The average US chief executive earned 295.9 times as much as a typical American worker in 2013, compared with 20 times as much in 1965. In Britain, average top boss’s pay has surged to almost £5million – 183 times that of workers, up from 160 times in 2010. The top ten highest chief executives earned over £156million between them. These are the inevitable consequences of capitalism.

The laws of the system operate in and through the anarchy of the market, as Marx explained long ago. These laws operate behind the backs of society, where everyone thinks for themselves but nobody thinks for all. As a result, crisis is inherent in the capitalist system. The main contradiction is that the working class cannot buy back all the wealth it produces. Overproduction is inherent in the system. Capitalism has managed to overcome this problem temporarily, in fits and starts, through investment, but this too has now reached its limits. More and more productive capacity means more commodities produced for a shrinking market. Hence the present crisis.

Automation and unemployment

work to liveMass unemployment has become the norm. Over 10% unemployment is considered a problem, but 5% is considered “full employment”! Millions, especially of young people, are allowed to rot on the dole, their talents wasted. Millions of person-years of potential production are wasted every year due to unemployment. The system is stuck in a blind alley... and things are getting worse. A 2013 report by the Oxford Martin School estimated that half the jobs in the US are at high risk of vanishing within a decade or two. Imagine, half the jobs! Gone!

This is linked to the introduction of automation and the spread of robots. What a condemnation! The incredible advance of robotics could open a vista of freedom from toil, but under capitalism it serves the opposite end. Machines replace labour, making people “redundant”, while those who remain in work are force to toil even harder. You no longer work to live, but live to work. Everyone is on a treadmill that is getting faster and faster. Some actually work themselves into an early grave. In the past, one person working could earn enough to provide for the entire family. Now, it is two or even more, each with several part-time jobs on the go. While work gets harder and harder, the billionaire class become even more fabulously rich.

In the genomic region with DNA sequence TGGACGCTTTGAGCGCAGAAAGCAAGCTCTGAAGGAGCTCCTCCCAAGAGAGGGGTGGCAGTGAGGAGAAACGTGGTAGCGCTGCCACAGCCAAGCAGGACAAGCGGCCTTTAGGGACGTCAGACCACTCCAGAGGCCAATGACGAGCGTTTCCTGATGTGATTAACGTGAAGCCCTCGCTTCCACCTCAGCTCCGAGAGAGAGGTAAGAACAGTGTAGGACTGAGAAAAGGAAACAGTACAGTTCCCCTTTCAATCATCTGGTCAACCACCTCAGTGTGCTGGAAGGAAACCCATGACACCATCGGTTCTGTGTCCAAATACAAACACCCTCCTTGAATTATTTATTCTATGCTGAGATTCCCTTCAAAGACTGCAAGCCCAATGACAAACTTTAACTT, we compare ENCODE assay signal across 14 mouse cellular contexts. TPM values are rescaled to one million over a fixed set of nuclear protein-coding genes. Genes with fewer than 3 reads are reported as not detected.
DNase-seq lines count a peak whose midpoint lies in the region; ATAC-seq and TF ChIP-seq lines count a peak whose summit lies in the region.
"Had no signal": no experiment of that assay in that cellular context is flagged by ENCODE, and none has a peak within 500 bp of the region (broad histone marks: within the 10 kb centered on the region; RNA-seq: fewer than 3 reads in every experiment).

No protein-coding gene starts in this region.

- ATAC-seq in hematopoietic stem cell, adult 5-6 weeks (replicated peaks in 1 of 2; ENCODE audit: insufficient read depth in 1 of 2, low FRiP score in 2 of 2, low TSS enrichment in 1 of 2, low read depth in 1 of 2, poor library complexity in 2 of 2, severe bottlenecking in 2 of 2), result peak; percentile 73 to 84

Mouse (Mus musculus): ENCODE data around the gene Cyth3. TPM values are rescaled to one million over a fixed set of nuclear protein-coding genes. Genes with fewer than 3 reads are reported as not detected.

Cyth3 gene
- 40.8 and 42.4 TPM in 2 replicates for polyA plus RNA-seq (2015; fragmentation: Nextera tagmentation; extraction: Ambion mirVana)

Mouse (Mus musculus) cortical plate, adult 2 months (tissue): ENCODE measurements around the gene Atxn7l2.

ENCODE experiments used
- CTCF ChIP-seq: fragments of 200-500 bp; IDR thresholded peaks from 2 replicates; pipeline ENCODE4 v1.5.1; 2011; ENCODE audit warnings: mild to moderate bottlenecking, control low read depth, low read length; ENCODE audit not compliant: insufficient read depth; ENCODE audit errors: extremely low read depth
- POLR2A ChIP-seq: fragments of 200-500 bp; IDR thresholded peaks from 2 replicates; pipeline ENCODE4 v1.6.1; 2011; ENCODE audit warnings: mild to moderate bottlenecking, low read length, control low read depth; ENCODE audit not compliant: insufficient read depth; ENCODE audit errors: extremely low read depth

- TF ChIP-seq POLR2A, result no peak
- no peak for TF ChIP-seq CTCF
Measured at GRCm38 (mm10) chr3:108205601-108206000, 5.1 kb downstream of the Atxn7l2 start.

“We must raise our productivity”, they say. In other words, we need to produce more with fewer workers! Of course, this is very profitable for the bosses. Again, fewer workers producing more commodities appear very “productive”; but who is going to buy these commodities when workers are out of work? Robots or new machines can’t buy or consume the stuff. We end up again in a crisis of overproduction - the economics of today’s madhouse.

Paradoxically, we have more time-saving gadgets than ever before, and yet we end up with less free time than ever before. If used properly, automation and robotics could do away with most manual work and abolish the burden of long hours of work for all of us. Instead of working longer, as now, imagine working just three hours a day in a five-day working week, with increasing pay? Again, why not work a 10 or 5 or even a 1 hour working week?

There is nothing to stop us - the resources are there. But to do this we would need to nationalise - not the small shops (who we would help to escape the grip of the landlords and banks) - but the 150 major monopolies that completely dominate the economy, along with the banks and finance houses. We would not compensate these fat-cat owners, as they have been bleeding us for far too long. We would then draw up a democratic plan of production based on peoples’ needs, and harness all the resources to get the job done. Production based on need, not greed, would increase production by 20% or 25% every year! The billions of extra wealth created could be used to launch a mass house building programme, slash rents to no more than 2% of income (instead of 50% today), introduce a living wage for all, provide free gas and electricity, free public transport, which would cut pollution and improve our health (and would dramatically reduce pressure on the health service). We would build more schools and hospitals and make all education free, with grants for those who wish to go to continue their studies in university.

For a democratic and rationally planned economy

capitalism isnt working smallA socialist planned economy would be able to not only cut the working day, but reduce the age of retirement. The Russian economy after 1917, despite the monstrous bureaucratic regime of Stalinism, gave a glimpse of the colossal possibilities of a planned economy. For instance, in the ten years from 1958 to 1968, 100 million houses were built in Russia, more than the whole of Western Europe, Japan and the United States put together. Imagine with the democratic traditions of British workers and the high level of culture and technique, what could be achieved here in a democratic socialist Britain.

Ah, that is a mad idea, say the capitalists. True, under capitalism, we are stopped from doing these wonderful things. They contradict the whole idea of production for profit. So why not ditch the profit motive? The use of automation and the free time it provides could give people the opportunity to develop themselves to the full. For the first time, it would free people to become involved in the running of industry and society. Genuine workers’ democracy, freed from bankers and capitalists, would thrive.